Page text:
Fix Your Own Limited Slip at Home

It’s eas­ier than you may think!

Jp Magazine - - Table Of Contents - By Brian Gabriel jped­i­[email protected]­ Pho­tog­ra­phy: Brian Gabriel

There are three main cat­e­gories of axle dif­fer­en­tials: open, limited slip, and lock­ing.

They are all terms we have heard be­fore while cruis­ing the web fo­rums or read­ing our fa­vorite Jp Mag­a­zine is­sues cover to cover. In gen­eral, a dif­fer­en­tial is the mech­a­nism that splits the power to the left and right tires at ei­ther the front or rear of the ve­hi­cle. It al­lows the wheels to travel at dif­fer­ent speeds when corner­ing, since the tire on the out­side of the turn must travel a longer dis­tance than the tire on the in­side of the turn. Most ve­hi­cles come from the fac­tory with an open-dif­fer­en­tial con­fig­u­ra­tion. With this setup, the power is routed to the tire that has the least amount of trac­tion, which can tend to be a prob­lem when ex­plor­ing off-road in cer­tain ter­rain and con­di­tions.

Lock­ing dif­fer­en­tials are on the other side of the spec­trum. Au­to­matic lock­ers can be a full dif­fer­en­tial re­place­ment unit, like a Detroit Locker. Or it can be a lunch box–style locker that re­places the spi­der gears in­side of the fac­tory dif­fer­en­tial case. They both func­tion the same in that when power is be­ing ap­plied to the dif­fer­en­tial, it will equally split the power to both tires. This will force both tires to power the Jeep in any sit­u­a­tion, such as turn­ing the tire that has trac­tion when the other tire is slip­ping in the mud. Lock­ers also force the tires to ro­tate at an equal rate when corner­ing. This can cause the tires to “chirp” when mak­ing a turn on the pave­ment, re­duce turn­ing ra­dius, and re­sult in some over­all quirky road man­ners. While off-road trac­tion is in­creased, street driv­ing man­ners are sac­ri­ficed.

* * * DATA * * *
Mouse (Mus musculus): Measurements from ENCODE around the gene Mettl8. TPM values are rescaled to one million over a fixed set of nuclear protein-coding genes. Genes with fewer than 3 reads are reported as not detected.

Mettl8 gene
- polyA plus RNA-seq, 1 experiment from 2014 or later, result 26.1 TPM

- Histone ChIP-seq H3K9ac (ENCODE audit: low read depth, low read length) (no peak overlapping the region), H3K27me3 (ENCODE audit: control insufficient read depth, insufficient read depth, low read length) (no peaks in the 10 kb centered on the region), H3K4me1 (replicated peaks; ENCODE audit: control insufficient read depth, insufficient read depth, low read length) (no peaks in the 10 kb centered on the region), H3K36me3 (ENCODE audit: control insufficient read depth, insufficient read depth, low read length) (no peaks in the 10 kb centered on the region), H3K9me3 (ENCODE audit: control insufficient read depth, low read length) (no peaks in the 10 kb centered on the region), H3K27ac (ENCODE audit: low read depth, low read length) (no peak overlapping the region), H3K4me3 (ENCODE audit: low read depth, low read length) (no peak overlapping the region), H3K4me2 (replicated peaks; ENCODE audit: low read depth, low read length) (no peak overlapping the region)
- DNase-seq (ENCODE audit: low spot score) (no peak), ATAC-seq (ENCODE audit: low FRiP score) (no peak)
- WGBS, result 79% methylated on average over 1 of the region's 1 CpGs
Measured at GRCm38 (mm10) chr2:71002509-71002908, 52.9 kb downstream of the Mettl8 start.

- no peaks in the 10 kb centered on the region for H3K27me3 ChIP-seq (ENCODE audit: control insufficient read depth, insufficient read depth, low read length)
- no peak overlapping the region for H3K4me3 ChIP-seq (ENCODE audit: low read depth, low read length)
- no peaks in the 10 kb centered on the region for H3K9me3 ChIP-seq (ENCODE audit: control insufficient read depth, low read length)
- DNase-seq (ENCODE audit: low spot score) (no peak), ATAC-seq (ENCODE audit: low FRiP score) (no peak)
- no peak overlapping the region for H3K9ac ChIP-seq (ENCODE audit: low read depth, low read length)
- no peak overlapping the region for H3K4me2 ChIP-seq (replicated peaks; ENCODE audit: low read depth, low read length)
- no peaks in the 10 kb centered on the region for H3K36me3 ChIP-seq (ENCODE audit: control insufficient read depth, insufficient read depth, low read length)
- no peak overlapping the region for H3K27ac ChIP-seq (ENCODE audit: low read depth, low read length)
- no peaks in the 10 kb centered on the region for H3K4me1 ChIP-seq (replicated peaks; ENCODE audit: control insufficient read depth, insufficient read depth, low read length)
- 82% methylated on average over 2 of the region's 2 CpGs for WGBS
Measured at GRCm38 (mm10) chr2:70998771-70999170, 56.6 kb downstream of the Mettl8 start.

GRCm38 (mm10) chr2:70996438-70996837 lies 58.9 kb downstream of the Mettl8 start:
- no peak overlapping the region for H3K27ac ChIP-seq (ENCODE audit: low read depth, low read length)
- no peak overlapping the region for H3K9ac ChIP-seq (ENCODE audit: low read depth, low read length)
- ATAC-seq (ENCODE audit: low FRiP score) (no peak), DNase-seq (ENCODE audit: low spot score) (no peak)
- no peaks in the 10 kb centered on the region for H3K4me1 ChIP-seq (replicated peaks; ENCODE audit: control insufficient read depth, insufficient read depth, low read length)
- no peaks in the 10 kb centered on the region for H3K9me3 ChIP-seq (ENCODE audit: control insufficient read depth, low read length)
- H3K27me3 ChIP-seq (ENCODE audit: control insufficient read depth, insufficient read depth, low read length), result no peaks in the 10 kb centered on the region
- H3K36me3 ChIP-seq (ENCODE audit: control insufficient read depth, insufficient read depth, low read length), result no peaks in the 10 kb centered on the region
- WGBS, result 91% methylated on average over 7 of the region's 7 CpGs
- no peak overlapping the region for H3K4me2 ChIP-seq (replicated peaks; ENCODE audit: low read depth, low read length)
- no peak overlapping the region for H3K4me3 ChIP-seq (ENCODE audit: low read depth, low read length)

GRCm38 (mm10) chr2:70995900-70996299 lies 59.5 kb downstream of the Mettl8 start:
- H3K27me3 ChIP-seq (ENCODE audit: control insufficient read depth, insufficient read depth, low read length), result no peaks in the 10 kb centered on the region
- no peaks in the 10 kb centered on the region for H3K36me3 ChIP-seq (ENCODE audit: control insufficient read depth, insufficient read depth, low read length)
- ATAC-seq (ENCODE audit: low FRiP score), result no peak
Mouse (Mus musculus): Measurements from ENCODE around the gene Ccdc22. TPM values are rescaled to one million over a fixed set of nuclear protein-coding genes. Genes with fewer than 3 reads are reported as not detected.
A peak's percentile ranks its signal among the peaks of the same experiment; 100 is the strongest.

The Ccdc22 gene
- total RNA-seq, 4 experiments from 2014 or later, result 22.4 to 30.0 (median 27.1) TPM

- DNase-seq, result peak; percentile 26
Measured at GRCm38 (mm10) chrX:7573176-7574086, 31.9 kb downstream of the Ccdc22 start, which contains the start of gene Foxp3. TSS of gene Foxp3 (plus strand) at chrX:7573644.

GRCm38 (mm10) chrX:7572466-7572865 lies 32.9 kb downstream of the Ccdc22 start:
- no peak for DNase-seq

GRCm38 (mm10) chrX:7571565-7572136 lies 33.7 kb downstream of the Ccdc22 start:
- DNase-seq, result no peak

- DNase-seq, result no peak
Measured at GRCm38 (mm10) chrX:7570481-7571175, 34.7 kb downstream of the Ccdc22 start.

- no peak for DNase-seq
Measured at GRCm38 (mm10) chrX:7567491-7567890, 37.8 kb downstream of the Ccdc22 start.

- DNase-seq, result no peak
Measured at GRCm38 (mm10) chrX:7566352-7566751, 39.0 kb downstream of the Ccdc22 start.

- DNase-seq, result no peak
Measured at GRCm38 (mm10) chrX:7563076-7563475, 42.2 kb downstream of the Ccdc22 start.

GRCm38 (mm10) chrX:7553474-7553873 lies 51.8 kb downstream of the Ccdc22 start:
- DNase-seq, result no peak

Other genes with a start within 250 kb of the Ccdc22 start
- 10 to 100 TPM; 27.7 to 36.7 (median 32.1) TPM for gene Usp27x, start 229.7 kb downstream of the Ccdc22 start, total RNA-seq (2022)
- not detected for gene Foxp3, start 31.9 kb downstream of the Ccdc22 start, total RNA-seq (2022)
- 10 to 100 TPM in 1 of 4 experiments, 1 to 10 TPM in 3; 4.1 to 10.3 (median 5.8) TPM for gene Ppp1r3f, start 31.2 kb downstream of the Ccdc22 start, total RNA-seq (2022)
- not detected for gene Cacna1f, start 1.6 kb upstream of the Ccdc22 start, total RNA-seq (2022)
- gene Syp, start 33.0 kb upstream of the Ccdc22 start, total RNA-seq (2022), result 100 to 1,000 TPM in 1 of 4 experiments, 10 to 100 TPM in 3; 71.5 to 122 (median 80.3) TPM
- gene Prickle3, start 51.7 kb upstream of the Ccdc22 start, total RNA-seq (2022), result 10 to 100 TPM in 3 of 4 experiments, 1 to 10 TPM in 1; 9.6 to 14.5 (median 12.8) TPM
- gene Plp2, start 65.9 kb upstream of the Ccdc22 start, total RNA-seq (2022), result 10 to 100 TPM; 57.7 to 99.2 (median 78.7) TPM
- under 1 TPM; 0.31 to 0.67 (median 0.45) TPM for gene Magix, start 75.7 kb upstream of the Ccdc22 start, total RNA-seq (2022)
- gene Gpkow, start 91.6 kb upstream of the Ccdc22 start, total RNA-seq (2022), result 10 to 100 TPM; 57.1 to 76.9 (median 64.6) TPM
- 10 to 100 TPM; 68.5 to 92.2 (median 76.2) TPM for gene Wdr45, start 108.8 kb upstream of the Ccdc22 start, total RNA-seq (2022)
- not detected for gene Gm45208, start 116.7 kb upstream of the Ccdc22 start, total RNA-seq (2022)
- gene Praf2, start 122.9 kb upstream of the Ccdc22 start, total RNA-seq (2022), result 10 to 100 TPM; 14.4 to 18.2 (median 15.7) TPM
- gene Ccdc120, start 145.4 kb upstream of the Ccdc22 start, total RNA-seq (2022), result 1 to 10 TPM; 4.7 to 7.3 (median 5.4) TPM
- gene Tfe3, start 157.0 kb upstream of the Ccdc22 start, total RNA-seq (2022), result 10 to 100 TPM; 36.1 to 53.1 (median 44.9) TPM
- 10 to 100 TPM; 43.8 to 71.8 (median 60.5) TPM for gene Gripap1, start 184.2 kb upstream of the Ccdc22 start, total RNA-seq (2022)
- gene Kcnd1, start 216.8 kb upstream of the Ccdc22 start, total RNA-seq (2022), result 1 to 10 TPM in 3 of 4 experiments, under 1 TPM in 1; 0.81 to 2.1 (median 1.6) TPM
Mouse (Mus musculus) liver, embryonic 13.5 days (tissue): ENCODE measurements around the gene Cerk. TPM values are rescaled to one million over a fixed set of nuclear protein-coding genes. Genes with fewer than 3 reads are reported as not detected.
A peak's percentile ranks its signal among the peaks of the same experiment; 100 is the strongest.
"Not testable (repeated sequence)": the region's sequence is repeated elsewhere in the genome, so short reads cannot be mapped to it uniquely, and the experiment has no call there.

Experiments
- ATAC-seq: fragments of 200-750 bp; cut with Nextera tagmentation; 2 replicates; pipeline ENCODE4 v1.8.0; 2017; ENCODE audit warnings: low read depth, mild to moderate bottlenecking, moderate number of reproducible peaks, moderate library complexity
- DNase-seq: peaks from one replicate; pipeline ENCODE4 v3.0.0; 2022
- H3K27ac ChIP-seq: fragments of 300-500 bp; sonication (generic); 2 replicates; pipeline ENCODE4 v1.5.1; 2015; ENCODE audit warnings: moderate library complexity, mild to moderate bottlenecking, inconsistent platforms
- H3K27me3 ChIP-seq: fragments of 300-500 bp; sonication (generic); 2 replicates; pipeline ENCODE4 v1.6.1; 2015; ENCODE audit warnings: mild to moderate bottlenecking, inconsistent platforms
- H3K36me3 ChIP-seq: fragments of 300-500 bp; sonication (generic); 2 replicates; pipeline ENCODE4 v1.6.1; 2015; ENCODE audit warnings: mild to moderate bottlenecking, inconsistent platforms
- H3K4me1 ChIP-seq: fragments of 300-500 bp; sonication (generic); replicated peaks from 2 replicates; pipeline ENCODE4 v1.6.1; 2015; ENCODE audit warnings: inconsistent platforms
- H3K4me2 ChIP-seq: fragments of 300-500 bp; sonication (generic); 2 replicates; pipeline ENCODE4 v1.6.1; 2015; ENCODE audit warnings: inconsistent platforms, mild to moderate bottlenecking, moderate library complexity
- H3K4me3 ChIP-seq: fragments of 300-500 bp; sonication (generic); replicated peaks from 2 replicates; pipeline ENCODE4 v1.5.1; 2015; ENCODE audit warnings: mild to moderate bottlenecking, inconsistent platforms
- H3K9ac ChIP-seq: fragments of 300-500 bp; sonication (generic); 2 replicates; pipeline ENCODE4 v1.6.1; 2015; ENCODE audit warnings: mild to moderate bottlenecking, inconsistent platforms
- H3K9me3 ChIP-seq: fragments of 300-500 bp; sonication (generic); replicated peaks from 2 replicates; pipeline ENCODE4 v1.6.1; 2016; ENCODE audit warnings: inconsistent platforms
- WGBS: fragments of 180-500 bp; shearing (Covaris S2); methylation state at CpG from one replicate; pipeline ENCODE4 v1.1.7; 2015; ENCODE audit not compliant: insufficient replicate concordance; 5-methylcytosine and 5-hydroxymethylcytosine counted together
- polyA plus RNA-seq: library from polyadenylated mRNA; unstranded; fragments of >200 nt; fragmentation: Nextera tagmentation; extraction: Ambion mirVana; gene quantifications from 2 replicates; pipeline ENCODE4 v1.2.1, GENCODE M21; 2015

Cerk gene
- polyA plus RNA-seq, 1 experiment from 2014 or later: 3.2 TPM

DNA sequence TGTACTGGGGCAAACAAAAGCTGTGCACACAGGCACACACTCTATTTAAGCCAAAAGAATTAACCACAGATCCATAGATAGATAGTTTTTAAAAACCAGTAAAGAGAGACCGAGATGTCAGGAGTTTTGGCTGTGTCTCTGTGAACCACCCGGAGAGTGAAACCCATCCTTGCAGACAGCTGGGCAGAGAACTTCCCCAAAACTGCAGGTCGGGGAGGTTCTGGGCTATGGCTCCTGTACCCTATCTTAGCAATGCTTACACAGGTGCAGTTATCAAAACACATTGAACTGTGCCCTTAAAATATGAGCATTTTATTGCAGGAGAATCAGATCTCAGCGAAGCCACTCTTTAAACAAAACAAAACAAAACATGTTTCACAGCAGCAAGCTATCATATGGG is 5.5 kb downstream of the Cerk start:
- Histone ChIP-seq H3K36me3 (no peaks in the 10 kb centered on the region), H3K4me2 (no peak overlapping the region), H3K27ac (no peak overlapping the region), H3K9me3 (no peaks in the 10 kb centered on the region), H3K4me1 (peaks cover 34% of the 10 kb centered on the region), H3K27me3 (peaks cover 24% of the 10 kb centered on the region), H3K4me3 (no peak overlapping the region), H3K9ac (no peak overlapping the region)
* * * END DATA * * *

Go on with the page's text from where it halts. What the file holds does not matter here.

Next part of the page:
There is some mid­dle ground though in the form of a limited-slip dif­fer­en­tial. A limited slip has typ­i­cal spi­der gears found in open dif­fer­en­tials. How­ever, clutch discs are added to the side gears to cre­ate some fric­tion bias to trans­fer power to the tire that has the most trac­tion. By no means does a limited slip per­form like a locker, and be­ware of man­u­fac­tur­ers that re­fer to limited slips as lock­ers. In heavy off-road ter­rain and rock­crawl­ing, a limited slip will leave much to be de­sired. Limited slips are ex­cel­lent for wet, slip­pery, sloppy, or snowy ter­rain, es­pe­cially ba­sic moun­tain roads and Forest Ser­vice roads. They pro­vide ad­di­tional trac­tion over an open dif­fer­en­tial while main­tain­ing very friendly street man­ners.

There are sev­eral dif­fer­ent styles of limited slips avail­able through the af­ter­mar­ket, and some are priced sim­i­larly to many of the full lock­ers. Like most folks, we need to do this whole Jeep thing on a bud­get. Luck­ily, many limited slips were of­fered in Jeeps, trucks, and other SUVs from the fac­tory. The clutch discs do wear out af­ter a while and re­quire some ser­vic­ing to re­turn them to their full orig­i­nal func­tion. Fol­low along as we freshen up one of these fac­tory limited slips and show you how to bring them back to life and work­ing like new.

My friend Sammy had a fac­tory Dana 44 limited slip that had been rust­ing and col­lect­ing dust for longer than he could re­mem­ber. He gra­ciously do­nated the fac­tory TracLok to our cause, mainly so he could quit trip­ping over it. These old units can be had for cheap, if not free, as they are gen­er­ally over­looked.Most Jeep mod­els had op­tional limited slips from the fac­tory, so it is pos­si­ble there is al­ready one in the rear axle of your Jeep.

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